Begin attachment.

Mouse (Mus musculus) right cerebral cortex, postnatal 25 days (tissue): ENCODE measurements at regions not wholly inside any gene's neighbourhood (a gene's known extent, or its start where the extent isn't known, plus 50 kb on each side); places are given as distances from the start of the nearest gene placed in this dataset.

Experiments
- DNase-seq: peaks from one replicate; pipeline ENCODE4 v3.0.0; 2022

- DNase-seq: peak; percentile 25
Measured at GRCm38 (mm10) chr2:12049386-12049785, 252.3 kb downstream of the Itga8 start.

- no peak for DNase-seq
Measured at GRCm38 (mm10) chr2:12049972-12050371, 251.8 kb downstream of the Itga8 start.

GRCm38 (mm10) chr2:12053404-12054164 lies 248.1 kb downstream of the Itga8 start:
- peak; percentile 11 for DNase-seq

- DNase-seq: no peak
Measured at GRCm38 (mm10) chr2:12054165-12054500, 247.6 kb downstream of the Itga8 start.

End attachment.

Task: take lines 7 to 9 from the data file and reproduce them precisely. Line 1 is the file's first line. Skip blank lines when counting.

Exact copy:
Measured at GRCm38 (mm10) chr2:12049972-12050371, 251.8 kb downstream of the Itga8 start.

GRCm38 (mm10) chr2:12053404-12054164 lies 248.1 kb downstream of the Itga8 start:
- peak; percentile 11 for DNase-seq